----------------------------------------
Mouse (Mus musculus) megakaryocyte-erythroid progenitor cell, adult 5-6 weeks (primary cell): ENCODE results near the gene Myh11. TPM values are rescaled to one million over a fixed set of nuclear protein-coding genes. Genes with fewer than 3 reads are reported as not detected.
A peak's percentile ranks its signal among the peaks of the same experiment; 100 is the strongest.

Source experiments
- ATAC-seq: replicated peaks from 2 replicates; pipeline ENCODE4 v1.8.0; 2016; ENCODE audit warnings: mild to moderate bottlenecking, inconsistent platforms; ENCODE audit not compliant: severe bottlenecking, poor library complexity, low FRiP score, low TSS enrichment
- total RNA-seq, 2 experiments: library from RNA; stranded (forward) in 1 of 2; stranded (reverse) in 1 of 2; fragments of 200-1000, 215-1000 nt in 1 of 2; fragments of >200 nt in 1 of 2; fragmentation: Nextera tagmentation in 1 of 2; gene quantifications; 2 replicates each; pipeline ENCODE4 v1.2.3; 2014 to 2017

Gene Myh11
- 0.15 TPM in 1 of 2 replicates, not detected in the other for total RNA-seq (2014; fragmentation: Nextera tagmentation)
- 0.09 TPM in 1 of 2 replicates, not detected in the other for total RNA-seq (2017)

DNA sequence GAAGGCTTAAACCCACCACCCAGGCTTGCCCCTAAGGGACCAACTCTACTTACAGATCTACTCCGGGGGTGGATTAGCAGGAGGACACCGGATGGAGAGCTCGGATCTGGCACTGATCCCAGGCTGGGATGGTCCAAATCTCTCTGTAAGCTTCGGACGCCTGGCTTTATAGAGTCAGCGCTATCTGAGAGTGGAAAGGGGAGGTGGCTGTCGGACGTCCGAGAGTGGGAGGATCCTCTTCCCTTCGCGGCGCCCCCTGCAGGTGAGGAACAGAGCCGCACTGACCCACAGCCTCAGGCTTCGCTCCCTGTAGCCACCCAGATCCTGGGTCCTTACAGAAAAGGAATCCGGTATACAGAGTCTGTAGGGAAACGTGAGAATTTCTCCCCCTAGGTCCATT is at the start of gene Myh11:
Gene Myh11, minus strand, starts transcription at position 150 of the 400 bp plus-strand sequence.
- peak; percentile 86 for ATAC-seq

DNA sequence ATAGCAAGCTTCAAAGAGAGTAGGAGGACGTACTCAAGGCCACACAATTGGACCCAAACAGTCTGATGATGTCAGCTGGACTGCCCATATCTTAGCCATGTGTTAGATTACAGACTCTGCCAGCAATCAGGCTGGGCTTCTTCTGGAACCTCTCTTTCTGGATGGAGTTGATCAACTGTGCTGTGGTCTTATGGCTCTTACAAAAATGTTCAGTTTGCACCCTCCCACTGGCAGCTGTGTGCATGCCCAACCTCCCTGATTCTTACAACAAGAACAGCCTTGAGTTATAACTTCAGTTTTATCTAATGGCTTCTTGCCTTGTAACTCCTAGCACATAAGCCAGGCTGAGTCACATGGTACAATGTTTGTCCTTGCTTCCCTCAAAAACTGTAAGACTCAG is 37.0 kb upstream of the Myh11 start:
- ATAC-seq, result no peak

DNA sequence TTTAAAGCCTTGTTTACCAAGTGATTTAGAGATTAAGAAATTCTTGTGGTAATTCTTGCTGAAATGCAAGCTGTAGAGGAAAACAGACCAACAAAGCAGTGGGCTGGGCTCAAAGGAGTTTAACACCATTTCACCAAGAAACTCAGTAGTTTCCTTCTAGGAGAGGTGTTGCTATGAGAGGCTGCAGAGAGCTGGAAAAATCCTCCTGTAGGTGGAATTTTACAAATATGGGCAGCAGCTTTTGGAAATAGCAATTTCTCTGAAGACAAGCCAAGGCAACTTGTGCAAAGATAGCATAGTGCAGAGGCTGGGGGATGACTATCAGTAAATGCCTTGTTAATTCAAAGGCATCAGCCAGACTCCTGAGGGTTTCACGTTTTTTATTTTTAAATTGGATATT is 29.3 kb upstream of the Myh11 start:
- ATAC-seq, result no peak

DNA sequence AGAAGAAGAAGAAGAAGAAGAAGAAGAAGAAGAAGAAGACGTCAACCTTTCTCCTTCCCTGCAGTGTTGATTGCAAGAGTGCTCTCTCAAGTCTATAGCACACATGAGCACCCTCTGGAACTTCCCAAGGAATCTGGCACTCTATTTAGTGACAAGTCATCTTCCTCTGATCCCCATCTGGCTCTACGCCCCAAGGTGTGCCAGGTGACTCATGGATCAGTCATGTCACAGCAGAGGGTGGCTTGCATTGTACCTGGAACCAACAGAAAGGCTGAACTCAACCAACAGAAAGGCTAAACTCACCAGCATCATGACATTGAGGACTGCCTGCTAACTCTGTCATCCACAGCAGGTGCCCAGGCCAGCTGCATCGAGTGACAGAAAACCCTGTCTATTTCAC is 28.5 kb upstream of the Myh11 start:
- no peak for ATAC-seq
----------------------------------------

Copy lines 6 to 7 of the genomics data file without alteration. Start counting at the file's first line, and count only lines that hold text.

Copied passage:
Gene Myh11
- 0.15 TPM in 1 of 2 replicates, not detected in the other for total RNA-seq (2014; fragmentation: Nextera tagmentation)